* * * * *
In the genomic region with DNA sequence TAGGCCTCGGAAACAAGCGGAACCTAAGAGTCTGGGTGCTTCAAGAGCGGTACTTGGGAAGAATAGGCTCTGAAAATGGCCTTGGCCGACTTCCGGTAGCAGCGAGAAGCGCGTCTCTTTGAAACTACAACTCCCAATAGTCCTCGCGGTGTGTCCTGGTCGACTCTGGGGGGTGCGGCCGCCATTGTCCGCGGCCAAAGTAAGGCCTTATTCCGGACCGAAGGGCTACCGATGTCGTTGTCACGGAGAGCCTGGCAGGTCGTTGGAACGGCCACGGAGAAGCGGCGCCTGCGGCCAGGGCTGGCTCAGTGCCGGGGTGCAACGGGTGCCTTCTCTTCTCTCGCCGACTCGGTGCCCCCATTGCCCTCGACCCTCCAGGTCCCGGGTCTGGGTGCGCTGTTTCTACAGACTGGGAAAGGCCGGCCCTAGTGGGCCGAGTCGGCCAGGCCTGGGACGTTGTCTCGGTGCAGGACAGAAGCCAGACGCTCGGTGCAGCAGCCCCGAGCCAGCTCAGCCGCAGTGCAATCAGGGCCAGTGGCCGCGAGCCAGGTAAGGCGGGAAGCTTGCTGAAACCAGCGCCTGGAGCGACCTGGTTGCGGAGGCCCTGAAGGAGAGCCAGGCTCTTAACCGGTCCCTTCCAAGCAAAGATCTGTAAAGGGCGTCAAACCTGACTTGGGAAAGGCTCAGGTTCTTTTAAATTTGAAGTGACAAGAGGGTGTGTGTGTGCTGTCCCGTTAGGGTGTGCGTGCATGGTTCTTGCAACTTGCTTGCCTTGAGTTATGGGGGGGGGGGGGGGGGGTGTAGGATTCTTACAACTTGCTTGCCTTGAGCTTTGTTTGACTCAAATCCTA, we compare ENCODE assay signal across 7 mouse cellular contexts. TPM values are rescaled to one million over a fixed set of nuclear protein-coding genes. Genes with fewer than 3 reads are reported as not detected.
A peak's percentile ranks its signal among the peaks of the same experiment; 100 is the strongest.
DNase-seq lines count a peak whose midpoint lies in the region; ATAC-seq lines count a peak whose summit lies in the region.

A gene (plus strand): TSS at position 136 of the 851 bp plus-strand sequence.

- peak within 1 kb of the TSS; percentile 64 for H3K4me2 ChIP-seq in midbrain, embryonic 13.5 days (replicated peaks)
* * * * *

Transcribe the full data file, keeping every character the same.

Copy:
In the genomic region with DNA sequence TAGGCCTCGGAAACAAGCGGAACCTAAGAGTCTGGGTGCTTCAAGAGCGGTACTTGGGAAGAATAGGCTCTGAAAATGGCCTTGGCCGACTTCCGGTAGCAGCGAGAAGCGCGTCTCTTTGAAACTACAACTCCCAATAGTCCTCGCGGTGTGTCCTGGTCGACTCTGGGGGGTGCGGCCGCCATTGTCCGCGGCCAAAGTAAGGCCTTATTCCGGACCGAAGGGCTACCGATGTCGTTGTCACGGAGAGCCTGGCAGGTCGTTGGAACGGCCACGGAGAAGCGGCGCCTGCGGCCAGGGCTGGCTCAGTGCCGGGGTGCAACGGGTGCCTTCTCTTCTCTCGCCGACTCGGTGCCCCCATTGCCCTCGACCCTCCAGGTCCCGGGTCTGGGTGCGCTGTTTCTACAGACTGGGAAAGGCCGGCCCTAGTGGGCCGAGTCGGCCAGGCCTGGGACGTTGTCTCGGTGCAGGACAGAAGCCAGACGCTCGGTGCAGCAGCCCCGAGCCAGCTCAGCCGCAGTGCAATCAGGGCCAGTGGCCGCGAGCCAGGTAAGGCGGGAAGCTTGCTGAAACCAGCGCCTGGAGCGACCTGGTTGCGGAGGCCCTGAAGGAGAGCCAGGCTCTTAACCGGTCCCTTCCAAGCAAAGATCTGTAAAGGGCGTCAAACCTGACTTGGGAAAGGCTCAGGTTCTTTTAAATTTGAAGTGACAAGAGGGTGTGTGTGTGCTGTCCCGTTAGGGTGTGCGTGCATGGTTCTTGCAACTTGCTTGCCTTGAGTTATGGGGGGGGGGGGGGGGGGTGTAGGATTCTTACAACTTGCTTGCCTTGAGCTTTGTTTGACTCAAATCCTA, we compare ENCODE assay signal across 7 mouse cellular contexts. TPM values are rescaled to one million over a fixed set of nuclear protein-coding genes. Genes with fewer than 3 reads are reported as not detected.
A peak's percentile ranks its signal among the peaks of the same experiment; 100 is the strongest.
DNase-seq lines count a peak whose midpoint lies in the region; ATAC-seq lines count a peak whose summit lies in the region.

A gene (plus strand): TSS at position 136 of the 851 bp plus-strand sequence.

- peak within 1 kb of the TSS; percentile 64 for H3K4me2 ChIP-seq in midbrain, embryonic 13.5 days (replicated peaks)